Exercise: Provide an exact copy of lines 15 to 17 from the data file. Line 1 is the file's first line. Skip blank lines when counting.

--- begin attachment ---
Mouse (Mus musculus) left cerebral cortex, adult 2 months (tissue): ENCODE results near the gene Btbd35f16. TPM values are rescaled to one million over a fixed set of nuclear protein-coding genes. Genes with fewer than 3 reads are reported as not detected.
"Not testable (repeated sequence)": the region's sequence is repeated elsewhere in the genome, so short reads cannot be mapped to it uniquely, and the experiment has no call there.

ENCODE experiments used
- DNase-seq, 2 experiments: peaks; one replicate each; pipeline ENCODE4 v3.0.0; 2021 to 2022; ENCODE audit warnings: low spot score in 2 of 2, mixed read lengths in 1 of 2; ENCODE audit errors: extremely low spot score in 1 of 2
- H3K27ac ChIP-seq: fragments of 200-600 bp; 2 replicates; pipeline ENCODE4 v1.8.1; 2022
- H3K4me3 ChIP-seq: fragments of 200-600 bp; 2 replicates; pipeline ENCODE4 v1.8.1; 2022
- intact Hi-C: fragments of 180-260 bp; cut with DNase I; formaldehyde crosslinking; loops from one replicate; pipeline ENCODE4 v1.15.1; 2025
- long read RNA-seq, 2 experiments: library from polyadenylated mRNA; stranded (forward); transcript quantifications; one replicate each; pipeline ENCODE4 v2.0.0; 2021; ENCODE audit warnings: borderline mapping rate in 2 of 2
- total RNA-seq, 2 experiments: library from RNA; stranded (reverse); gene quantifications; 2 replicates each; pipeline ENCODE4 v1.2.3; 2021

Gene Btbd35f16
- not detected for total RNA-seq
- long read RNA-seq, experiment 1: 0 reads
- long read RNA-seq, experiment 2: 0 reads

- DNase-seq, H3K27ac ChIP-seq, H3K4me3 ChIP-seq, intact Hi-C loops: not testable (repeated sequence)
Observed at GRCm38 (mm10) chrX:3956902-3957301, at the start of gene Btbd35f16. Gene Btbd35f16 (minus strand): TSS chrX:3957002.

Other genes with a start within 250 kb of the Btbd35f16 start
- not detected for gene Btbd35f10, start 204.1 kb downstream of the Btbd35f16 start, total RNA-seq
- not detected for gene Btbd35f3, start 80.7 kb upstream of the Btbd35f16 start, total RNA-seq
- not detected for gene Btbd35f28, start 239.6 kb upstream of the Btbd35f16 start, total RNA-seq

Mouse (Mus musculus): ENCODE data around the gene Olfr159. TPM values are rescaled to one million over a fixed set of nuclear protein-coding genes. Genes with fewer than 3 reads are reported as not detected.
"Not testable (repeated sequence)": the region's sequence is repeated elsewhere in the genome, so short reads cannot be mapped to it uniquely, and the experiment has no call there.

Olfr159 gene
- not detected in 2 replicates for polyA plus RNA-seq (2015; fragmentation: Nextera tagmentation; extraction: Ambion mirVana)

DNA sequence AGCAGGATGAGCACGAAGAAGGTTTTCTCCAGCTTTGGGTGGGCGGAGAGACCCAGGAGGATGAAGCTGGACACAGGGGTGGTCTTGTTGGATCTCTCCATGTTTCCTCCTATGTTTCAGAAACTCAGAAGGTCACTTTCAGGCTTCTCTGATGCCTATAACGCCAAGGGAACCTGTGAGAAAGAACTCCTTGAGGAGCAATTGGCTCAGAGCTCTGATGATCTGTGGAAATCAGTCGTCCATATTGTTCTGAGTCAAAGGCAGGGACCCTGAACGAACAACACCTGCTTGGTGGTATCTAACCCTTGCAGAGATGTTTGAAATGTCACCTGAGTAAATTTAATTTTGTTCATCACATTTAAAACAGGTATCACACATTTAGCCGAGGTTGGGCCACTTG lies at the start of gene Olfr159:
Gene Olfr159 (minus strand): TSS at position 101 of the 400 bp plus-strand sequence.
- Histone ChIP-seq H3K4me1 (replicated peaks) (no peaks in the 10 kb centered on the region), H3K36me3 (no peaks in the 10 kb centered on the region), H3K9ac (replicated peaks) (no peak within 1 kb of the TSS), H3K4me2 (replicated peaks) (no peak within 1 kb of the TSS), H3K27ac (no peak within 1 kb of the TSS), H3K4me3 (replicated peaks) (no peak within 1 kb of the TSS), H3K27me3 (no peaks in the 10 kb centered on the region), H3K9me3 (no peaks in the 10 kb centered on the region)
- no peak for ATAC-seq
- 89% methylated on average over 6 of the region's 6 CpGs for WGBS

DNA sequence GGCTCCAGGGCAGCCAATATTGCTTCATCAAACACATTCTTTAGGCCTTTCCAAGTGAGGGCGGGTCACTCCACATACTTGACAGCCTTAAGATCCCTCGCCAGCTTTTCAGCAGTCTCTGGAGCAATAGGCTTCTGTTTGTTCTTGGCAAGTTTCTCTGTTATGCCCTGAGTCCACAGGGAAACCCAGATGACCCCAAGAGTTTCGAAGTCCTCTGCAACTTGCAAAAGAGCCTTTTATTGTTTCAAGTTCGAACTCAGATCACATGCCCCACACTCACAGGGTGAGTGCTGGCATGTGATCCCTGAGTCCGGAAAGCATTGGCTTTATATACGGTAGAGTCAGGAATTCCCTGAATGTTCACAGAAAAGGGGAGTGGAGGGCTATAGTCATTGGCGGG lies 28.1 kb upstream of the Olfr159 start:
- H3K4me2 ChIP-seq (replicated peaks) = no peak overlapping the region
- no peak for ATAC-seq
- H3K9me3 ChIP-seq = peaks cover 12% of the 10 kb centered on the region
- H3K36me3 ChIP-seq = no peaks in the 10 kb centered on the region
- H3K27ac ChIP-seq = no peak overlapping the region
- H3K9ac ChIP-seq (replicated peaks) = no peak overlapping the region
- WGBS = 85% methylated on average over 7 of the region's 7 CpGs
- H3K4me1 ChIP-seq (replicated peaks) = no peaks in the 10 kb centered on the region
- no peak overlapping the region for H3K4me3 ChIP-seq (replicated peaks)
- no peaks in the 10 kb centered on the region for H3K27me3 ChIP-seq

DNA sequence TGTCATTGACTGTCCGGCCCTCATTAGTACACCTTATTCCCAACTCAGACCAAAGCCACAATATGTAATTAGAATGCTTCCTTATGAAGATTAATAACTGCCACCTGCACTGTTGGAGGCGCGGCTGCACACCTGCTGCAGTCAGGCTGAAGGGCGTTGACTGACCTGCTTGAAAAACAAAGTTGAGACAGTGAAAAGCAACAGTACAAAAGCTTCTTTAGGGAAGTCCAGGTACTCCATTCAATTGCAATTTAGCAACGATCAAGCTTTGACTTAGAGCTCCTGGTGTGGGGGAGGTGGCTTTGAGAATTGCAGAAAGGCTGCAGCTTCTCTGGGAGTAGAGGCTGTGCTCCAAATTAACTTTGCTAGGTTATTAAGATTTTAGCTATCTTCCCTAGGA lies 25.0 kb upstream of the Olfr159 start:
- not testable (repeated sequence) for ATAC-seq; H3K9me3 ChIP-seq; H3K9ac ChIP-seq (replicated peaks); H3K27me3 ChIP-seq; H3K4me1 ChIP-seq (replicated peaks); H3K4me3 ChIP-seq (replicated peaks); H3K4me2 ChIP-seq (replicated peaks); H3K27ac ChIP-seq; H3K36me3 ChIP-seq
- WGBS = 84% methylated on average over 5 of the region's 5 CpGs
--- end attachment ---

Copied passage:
Observed at GRCm38 (mm10) chrX:3956902-3957301, at the start of gene Btbd35f16. Gene Btbd35f16 (minus strand): TSS chrX:3957002.

Other genes with a start within 250 kb of the Btbd35f16 start
- not detected for gene Btbd35f10, start 204.1 kb downstream of the Btbd35f16 start, total RNA-seq